Jesus established the infinite value of the human person by a religious saying: Namely, that every single person is of divine value. We can, as philosophers, question this divine value and I certainly do so, that is, if we don’t want to take it as a value given by God, because it can be argued that the value of an atom is also a value given by God, nevertheless it is not divine, although it is divinely made. If on the other hand we take it as the church does, that is, we think there is a divine soul in man that has to be saved, then I am ready to accept it as a metaphor, but as a metaphor for one definite thing. The infinite value of every human person which everyone, whether believer or non-believer can recognize and have insight into. With this recognition and insight the infinite value is established. How?


In our time a philosopher living under the conditions of modern nihilism, the French Existentialist Albert Camus, had the courage to speak out, and he said that every guarantee we have had against murder up until now has been a guarantee which could be sustained only by belief. As soon as we discard every belief (which we have) then we will be driven by the logic of our own thinking to find that there is no valid reason against murder. Furthermore, the whole of philosophy will not be able to find a valid reason that could be transmitted to every reasonable thinking person which would convince him that murder must not be done. This conclusion makes much for the nothingness of our times. When we see the believers in modern totalitarianism coming who tell us ›You must only obey orders!‹ and we try to say to them ›But you know thou shall not kill,‹ then we find that it is to no avail. We are not talking to people who believe in that any more and we are lost.

Jesus of Nazareth is the philosopher who discovered the very reason why we cannot take the life of another human being and still remain human, and he established it with those few words on the cross when he said »Father forgive them, for they know not what they do.«5 Yes, philosophically speaking, the man who takes the life of another man cannot know what he is doing, because a human being is the only being in the world which can be, which is an infinite possibility of creative acts. Judgement can never be passed on him absolutely and it takes almost the belief in a hereafter to execute even a murderer, because we have to say to him ›And may God have mercy on your soul,‹ which means that we are aware we have not passed definite judgement since definite judgement cannot be passed. But if we did not believe in a hereafter even the killing of murderers might become harder (though it would still be understandable). What Jesus meant was that the infinite value of every person consists in the fact that man and only man is an evaluator, and who can evaluate an evaluator except God? That is how it can be stated philosophically, and its meaning is absolutely clear.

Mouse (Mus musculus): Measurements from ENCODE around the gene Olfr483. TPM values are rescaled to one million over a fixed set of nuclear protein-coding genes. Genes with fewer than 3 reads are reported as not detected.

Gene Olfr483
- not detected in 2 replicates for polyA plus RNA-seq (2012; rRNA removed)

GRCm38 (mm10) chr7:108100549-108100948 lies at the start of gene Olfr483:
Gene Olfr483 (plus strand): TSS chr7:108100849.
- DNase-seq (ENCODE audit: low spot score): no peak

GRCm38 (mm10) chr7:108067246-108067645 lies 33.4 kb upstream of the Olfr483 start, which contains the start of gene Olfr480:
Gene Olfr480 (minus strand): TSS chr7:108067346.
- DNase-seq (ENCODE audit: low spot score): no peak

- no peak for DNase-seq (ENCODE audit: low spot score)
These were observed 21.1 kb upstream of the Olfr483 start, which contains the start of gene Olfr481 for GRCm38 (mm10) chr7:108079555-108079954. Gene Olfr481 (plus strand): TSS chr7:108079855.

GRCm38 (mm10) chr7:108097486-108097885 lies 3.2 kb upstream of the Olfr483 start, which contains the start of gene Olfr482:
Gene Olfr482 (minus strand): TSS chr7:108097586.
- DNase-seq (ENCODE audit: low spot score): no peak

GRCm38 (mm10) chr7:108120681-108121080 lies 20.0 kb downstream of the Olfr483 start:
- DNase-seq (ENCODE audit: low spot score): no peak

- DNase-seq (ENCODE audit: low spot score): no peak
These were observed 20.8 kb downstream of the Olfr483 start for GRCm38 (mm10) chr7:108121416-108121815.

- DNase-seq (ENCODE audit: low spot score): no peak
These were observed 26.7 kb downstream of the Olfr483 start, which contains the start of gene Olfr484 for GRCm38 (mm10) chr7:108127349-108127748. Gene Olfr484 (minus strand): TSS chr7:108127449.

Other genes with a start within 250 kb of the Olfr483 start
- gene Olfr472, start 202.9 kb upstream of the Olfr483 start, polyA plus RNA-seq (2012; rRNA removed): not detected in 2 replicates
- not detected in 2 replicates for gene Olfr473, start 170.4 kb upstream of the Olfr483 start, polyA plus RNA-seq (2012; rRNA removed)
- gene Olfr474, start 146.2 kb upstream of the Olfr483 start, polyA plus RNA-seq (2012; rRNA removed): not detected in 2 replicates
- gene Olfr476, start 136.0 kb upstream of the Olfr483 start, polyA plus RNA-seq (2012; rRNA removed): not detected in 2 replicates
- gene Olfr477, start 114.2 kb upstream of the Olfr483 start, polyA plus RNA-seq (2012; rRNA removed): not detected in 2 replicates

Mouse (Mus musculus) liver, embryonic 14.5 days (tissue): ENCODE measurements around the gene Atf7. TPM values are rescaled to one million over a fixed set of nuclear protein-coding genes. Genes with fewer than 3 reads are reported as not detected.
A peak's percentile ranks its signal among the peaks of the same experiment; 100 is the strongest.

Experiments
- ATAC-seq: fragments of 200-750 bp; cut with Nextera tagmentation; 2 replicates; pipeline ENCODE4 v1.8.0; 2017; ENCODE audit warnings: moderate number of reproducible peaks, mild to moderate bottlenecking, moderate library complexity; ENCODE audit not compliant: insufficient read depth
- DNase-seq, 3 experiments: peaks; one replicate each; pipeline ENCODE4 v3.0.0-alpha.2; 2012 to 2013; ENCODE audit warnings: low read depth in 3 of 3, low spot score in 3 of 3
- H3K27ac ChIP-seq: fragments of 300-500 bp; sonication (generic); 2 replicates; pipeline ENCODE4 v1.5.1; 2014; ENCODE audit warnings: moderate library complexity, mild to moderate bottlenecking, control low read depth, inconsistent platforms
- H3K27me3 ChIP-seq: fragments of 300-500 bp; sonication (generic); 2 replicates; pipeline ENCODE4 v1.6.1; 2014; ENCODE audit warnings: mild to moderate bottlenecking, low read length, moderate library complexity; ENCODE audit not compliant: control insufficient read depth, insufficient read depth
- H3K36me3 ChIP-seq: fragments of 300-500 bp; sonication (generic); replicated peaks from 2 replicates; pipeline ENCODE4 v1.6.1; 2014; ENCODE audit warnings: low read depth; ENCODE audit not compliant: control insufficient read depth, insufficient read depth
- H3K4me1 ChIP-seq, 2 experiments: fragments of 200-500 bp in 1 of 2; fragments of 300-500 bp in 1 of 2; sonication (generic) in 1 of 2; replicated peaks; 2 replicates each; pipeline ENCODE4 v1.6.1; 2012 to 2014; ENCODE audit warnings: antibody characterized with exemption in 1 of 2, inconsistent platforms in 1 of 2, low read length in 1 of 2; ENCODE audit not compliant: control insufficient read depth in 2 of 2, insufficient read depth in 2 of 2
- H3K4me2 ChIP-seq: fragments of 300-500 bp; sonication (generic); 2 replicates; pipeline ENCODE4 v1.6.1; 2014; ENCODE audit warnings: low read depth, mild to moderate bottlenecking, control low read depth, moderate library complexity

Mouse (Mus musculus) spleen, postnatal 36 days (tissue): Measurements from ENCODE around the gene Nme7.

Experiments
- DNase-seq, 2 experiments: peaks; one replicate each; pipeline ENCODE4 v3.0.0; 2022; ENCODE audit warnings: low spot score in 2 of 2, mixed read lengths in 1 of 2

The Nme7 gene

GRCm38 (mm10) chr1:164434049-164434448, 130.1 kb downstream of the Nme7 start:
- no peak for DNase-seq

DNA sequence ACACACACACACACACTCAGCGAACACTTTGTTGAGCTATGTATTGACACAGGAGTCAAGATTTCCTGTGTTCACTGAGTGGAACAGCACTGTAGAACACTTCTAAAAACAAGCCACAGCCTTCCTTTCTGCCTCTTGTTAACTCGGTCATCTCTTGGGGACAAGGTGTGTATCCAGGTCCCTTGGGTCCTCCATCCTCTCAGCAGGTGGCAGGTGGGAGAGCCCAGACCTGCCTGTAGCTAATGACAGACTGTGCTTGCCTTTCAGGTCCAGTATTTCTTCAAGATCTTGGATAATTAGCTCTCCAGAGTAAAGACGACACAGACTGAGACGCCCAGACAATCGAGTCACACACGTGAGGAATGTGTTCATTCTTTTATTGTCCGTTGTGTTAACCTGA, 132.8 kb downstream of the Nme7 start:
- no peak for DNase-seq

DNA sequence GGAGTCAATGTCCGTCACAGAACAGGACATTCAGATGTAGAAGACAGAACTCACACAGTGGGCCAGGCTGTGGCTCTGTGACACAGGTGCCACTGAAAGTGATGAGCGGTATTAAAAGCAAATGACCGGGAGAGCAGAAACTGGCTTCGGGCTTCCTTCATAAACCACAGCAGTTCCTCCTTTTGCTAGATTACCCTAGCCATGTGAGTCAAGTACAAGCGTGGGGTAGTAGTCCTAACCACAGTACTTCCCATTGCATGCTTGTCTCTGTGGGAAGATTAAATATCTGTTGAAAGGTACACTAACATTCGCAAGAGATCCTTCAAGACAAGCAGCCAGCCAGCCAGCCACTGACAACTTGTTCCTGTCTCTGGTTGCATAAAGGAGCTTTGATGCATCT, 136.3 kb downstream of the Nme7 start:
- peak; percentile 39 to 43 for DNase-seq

So there is a reason against murder. Choosing between life and death is the choice Jesus of Nazareth has put before us, but it is eternal life or eternal death.


not eternal life or eternal damnation, which is a very different thing. When in order to make Christianity into more than a trans-political institution, or rather less than it, that is, into a half-political institution, because it was necessary to tame and convince its converts, then the absolute belief in a hereafter came into being in the form of eternal salvation and eternal pain.

In the high Middle Ages, when all of these things came to be an issue, one of the greatest of our poets, Dante, trying to put the teachings of Saint Thomas Acquinas into poetry, invented the following inscription which, in his Inferno, is placed over the entrance to Hell:



(Third Canto)

Love? Oh No, that cannot be, because Hell is the work of eternal hatred and hatred is something that stands in a dialectical relation to love. Nobody who can hate a person he has loved before has ever loved. Hatred is the absolute opposite of love. Anyone who is able to hate the smallest thing in the world might lose the capacity to love his most beloved person, because the capability of hatred is the capability of death.

Jesus of Nazareth has been called the Son of God but the Gospels do not say he is the Son of God. They only say this man will be called the Son of God, which means that is what he will rightly be called, because all Jews were Sons of God. Every Jew has the prayer ›I thank you my Lord our Father.‹ They all speak of ›our Father,‹ that is, they were all children of God. The only question is who shall be the right child of God which means ›who is he that has overcome Adam?‹ But that is precisely what Jesus of Nazareth did do. He overcame Adam. So the Gospels say he will be called the Son of God and rightly so. In that sense he is the Son of God.

The establishment of the infinite value of man and of every living person goes


together with the establishment of absolute equality – not equality in gifts, not equality in quantity (as many Americans like to think of it which is really equality in nothingness), but equality in quality that is, in the most fundamental aspect of the human person. It is this equality that Jesus established, and that is the meaning of his good tidings and glad message. We can formulate it philosophically perhaps, in the style of Walt Whitman. What he [Jesus?] really did was to tell us (without explicitly saying it):